[openbeos] Re: scheduler/reminder

  • From: "Scott MacMaster" <scott@xxxxxxxxxxxxxxxxxx>
  • To: <openbeos@xxxxxxxxxxxxx>
  • Date: Sun, 21 Sep 2003 22:37:38 -0400

> One of the most shining examples of interface obfuscation can be found
> in Windows.  For example, there are generally several ways to get at
> things and carry out tasks.  Keyboard shortcut (often more than one per
> 'ctrl-this', 'alt-that', 'shift-ctrl-something-else'), mousing, or via
> a contextual menu of some sort.  The age-old "there are twenty
> different ways to do things!" has been a common gripe about windows for
> a long time.

Gripe?  This must be the first time I've heard a complaint about this.
Having multiples ways to do things is generally a good thing.  Most
applications provide three methods.  One is to select a task from a menu
(which should have all available tasks).  Second is two have a toolbar for
the most common options.  Third, is too have keyboard shortcuts.

Of course, the toolbar is probably the most questionable method because
they're sometimes designed poorly.  Example, the favorites toolbar buttons
in IE which mirrors the favorites menu.

My biggest complaint I have with Be (aside from the common ones such as lack
of drivers) is that many apps don't provide multiples methods for performing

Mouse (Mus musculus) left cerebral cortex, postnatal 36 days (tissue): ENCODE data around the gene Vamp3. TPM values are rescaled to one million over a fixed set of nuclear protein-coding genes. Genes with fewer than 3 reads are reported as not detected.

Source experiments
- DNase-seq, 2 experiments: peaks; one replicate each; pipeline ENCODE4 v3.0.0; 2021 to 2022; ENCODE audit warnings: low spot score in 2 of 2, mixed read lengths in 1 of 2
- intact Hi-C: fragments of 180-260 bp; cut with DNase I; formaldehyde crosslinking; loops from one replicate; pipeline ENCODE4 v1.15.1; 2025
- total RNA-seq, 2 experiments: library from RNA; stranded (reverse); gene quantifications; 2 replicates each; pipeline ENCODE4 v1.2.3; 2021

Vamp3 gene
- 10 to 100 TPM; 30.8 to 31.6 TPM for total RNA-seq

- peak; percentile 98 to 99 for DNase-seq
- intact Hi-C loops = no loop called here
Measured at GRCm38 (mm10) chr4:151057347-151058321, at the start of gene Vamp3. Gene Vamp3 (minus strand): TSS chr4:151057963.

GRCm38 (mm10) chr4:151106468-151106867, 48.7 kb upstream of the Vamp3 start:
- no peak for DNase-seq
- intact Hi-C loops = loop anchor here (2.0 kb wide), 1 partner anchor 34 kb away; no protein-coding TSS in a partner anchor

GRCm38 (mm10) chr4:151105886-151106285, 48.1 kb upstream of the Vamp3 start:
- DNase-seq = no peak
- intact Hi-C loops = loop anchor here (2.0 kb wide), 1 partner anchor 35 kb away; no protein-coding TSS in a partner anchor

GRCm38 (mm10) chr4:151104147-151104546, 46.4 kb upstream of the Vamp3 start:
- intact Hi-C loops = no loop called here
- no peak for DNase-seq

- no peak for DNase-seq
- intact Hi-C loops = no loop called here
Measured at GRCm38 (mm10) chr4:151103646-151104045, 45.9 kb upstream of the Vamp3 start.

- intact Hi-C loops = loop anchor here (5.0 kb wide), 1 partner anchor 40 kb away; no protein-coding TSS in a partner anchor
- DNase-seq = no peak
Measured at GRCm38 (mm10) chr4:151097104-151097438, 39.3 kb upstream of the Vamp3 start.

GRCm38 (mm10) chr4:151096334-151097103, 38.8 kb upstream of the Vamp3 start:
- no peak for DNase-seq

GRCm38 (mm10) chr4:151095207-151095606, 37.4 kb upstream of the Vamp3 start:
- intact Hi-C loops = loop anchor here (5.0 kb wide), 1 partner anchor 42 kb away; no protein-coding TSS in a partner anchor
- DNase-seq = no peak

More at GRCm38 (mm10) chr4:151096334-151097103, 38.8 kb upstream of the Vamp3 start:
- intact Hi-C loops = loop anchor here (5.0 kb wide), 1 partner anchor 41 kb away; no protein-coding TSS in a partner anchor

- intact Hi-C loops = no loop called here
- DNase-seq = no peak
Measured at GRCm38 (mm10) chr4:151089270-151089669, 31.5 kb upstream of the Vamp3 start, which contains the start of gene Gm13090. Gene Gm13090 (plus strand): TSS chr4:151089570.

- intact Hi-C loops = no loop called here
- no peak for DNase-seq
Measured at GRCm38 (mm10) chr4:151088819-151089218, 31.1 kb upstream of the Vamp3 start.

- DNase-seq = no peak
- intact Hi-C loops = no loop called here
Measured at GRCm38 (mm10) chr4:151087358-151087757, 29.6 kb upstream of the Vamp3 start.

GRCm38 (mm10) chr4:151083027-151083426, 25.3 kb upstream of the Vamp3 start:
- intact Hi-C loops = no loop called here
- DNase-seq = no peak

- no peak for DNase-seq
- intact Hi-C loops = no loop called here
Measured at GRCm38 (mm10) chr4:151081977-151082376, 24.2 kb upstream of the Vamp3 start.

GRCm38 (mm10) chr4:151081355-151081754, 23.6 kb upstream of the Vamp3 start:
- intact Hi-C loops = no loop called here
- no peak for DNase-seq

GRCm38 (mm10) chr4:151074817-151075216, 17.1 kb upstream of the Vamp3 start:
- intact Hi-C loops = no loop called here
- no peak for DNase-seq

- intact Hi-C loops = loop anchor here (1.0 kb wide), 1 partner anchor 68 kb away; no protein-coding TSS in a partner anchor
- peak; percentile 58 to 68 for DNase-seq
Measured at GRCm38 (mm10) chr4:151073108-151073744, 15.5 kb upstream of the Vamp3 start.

tasks.  Primarily, it has poor support for keyboard commans.

> Second, let's pick on Word for this one.  In its default configuration
> a lot of the useful menu options are hidden by default unless one
> selects "Advanced Menus" from a dialog sheet buried three-odd levels
> deep without a clear path to get to these so-called "advanced
> properties."  Don't even get me started on the toolbars.

I agree, changing menus are a big no-no.

> Finally, have you seen the newest-n-greatest feature of Longhorn
> (http://www.winsupersite.com/)?  It's called the "sidebar."  It eats up
> even more precious screen real-estate, it is always present, and it
> does *everything*: plays movies, holds shortcuts (in addition to the
> ones in the start menu and on the desktop), has a clock (in addition to
> the one in the taskbar), shows static pictures and slide shows, has a
> search feature (in addition to the one in the start menu and the one in
> explorer and the one that you get when you right click), takes certain
> options out of the start menu and places said options in the sidebar
> thereby further diluting the start menu's role, et cetera.  That, my
> friends, is confusion and obfuscation in the extreme.

Also, what's up with some of the windows having their title in the center
rather then left aligned?


Scott MacMaster



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